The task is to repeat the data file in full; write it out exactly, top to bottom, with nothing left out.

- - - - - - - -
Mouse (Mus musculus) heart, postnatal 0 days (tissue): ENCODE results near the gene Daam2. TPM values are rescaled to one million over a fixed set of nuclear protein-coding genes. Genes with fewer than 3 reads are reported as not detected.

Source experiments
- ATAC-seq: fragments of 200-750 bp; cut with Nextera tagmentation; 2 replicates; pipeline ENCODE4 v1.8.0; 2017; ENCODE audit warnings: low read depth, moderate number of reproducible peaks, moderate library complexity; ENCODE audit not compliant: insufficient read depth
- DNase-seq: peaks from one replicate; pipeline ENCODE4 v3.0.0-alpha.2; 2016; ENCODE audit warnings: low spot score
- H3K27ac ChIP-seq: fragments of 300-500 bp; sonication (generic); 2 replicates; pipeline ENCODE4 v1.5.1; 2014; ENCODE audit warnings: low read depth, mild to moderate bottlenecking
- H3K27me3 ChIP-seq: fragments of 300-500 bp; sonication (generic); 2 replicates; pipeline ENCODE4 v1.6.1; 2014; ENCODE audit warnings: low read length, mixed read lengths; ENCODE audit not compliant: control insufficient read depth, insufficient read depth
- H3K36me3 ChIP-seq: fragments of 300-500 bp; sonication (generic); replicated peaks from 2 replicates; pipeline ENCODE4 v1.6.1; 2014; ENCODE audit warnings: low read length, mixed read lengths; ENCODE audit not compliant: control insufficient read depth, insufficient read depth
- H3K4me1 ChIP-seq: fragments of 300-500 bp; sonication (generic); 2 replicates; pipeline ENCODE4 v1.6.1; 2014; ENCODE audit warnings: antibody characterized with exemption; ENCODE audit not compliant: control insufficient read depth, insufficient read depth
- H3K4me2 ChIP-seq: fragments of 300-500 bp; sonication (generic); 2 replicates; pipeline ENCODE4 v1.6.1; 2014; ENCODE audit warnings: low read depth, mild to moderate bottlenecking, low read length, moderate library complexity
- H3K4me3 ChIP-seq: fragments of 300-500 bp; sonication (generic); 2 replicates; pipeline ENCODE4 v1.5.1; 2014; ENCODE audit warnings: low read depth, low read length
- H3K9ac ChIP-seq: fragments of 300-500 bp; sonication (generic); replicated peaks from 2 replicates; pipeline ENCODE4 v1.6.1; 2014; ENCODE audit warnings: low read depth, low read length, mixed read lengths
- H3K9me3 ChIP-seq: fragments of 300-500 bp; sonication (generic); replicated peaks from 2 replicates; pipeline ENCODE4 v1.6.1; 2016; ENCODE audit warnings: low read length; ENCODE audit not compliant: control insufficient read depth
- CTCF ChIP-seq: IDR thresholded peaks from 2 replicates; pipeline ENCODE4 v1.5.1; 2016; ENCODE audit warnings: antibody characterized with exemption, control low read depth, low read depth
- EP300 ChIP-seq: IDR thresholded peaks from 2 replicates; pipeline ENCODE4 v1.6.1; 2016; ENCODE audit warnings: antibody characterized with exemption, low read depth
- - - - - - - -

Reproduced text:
Mouse (Mus musculus) heart, postnatal 0 days (tissue): ENCODE results near the gene Daam2. TPM values are rescaled to one million over a fixed set of nuclear protein-coding genes. Genes with fewer than 3 reads are reported as not detected.

Source experiments
- ATAC-seq: fragments of 200-750 bp; cut with Nextera tagmentation; 2 replicates; pipeline ENCODE4 v1.8.0; 2017; ENCODE audit warnings: low read depth, moderate number of reproducible peaks, moderate library complexity; ENCODE audit not compliant: insufficient read depth
- DNase-seq: peaks from one replicate; pipeline ENCODE4 v3.0.0-alpha.2; 2016; ENCODE audit warnings: low spot score
- H3K27ac ChIP-seq: fragments of 300-500 bp; sonication (generic); 2 replicates; pipeline ENCODE4 v1.5.1; 2014; ENCODE audit warnings: low read depth, mild to moderate bottlenecking
- H3K27me3 ChIP-seq: fragments of 300-500 bp; sonication (generic); 2 replicates; pipeline ENCODE4 v1.6.1; 2014; ENCODE audit warnings: low read length, mixed read lengths; ENCODE audit not compliant: control insufficient read depth, insufficient read depth
- H3K36me3 ChIP-seq: fragments of 300-500 bp; sonication (generic); replicated peaks from 2 replicates; pipeline ENCODE4 v1.6.1; 2014; ENCODE audit warnings: low read length, mixed read lengths; ENCODE audit not compliant: control insufficient read depth, insufficient read depth
- H3K4me1 ChIP-seq: fragments of 300-500 bp; sonication (generic); 2 replicates; pipeline ENCODE4 v1.6.1; 2014; ENCODE audit warnings: antibody characterized with exemption; ENCODE audit not compliant: control insufficient read depth, insufficient read depth
- H3K4me2 ChIP-seq: fragments of 300-500 bp; sonication (generic); 2 replicates; pipeline ENCODE4 v1.6.1; 2014; ENCODE audit warnings: low read depth, mild to moderate bottlenecking, low read length, moderate library complexity
- H3K4me3 ChIP-seq: fragments of 300-500 bp; sonication (generic); 2 replicates; pipeline ENCODE4 v1.5.1; 2014; ENCODE audit warnings: low read depth, low read length
- H3K9ac ChIP-seq: fragments of 300-500 bp; sonication (generic); replicated peaks from 2 replicates; pipeline ENCODE4 v1.6.1; 2014; ENCODE audit warnings: low read depth, low read length, mixed read lengths
- H3K9me3 ChIP-seq: fragments of 300-500 bp; sonication (generic); replicated peaks from 2 replicates; pipeline ENCODE4 v1.6.1; 2016; ENCODE audit warnings: low read length; ENCODE audit not compliant: control insufficient read depth
- CTCF ChIP-seq: IDR thresholded peaks from 2 replicates; pipeline ENCODE4 v1.5.1; 2016; ENCODE audit warnings: antibody characterized with exemption, control low read depth, low read depth
- EP300 ChIP-seq: IDR thresholded peaks from 2 replicates; pipeline ENCODE4 v1.6.1; 2016; ENCODE audit warnings: antibody characterized with exemption, low read depth